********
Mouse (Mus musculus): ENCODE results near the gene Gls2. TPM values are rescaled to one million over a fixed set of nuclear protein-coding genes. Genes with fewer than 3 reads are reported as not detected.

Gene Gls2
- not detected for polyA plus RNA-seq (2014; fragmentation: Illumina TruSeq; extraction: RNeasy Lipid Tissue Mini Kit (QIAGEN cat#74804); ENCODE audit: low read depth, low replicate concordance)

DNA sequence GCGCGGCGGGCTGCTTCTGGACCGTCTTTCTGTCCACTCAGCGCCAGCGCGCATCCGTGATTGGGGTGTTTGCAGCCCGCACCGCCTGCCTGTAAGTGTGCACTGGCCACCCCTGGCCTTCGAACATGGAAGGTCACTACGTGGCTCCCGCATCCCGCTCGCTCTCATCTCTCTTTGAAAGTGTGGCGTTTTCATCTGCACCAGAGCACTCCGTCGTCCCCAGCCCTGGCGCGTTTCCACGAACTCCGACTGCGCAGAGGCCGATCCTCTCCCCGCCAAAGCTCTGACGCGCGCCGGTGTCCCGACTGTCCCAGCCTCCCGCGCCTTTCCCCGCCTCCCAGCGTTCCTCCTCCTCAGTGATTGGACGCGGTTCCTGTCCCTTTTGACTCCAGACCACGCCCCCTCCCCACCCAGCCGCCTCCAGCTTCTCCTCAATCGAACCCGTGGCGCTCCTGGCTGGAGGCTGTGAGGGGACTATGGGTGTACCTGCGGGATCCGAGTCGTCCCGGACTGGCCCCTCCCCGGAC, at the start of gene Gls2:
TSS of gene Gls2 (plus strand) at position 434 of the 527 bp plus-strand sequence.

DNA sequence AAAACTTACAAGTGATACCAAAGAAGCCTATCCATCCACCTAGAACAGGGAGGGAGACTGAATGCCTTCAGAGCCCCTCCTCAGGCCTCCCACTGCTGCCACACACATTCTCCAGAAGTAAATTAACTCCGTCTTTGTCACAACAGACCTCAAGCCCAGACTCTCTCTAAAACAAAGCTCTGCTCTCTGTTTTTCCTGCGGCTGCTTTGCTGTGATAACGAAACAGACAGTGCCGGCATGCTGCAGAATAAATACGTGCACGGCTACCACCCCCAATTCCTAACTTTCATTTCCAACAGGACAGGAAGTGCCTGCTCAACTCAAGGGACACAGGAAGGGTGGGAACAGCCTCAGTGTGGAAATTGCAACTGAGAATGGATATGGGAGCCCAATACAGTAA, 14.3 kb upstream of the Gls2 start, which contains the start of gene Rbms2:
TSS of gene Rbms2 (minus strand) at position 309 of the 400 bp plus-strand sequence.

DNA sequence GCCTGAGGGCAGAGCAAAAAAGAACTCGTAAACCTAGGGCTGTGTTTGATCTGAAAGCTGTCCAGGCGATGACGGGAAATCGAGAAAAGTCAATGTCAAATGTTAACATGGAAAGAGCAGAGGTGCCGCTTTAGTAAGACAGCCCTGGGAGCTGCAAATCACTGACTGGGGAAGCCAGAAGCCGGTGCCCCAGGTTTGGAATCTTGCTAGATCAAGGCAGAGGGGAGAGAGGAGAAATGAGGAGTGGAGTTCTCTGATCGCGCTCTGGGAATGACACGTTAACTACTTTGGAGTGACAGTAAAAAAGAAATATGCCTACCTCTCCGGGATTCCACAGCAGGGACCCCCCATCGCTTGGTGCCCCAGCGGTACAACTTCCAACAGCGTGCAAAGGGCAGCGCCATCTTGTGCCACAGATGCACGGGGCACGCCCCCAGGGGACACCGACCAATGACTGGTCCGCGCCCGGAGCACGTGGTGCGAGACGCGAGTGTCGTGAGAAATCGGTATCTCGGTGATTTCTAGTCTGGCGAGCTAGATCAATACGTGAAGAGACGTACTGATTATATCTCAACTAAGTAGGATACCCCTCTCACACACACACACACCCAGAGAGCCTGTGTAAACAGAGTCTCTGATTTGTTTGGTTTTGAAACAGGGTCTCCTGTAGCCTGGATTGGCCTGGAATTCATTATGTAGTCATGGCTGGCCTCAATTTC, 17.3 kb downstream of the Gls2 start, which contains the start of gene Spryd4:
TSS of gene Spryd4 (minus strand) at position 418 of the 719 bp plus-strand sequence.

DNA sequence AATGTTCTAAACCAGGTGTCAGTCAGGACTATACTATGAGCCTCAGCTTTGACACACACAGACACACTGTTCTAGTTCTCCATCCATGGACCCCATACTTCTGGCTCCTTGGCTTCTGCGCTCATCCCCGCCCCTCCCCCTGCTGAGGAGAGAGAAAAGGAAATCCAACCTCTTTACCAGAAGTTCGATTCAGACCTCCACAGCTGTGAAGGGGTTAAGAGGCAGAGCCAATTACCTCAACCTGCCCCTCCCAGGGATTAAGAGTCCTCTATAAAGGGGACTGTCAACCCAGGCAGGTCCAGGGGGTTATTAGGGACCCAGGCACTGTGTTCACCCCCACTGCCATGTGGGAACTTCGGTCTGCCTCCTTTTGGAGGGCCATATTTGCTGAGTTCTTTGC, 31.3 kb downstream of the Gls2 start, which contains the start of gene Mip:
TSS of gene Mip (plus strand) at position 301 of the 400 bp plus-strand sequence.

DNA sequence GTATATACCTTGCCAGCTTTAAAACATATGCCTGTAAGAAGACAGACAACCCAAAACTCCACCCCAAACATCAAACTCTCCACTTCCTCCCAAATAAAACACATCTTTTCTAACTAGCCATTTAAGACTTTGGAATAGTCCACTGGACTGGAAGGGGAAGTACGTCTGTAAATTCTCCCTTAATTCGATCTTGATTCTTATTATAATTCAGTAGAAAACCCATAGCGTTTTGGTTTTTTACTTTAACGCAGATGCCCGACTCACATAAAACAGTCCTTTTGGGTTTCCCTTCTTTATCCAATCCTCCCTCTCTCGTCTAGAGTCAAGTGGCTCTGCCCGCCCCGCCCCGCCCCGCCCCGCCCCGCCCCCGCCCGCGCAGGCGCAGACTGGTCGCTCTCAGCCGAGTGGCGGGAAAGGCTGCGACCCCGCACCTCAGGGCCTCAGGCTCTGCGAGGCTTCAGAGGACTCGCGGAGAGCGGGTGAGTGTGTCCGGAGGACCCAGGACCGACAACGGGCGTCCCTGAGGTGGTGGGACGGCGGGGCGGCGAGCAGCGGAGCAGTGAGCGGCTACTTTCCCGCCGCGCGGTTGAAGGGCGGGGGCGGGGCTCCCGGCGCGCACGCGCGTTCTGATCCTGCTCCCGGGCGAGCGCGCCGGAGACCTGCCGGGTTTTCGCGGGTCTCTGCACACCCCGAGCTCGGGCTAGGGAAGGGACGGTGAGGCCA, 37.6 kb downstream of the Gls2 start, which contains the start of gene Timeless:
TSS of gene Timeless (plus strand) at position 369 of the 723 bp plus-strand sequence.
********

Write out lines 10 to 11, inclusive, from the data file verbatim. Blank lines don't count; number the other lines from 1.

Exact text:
DNA sequence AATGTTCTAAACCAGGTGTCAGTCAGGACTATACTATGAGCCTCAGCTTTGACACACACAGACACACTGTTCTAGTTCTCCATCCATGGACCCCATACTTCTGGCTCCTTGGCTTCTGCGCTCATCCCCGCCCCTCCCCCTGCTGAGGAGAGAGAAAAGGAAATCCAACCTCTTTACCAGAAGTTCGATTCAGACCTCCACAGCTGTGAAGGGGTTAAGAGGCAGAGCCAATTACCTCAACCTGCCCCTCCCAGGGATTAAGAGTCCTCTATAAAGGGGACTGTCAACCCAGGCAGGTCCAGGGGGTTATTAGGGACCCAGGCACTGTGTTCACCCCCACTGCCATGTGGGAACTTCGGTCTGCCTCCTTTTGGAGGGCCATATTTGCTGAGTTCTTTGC, 31.3 kb downstream of the Gls2 start, which contains the start of gene Mip:
TSS of gene Mip (plus strand) at position 301 of the 400 bp plus-strand sequence.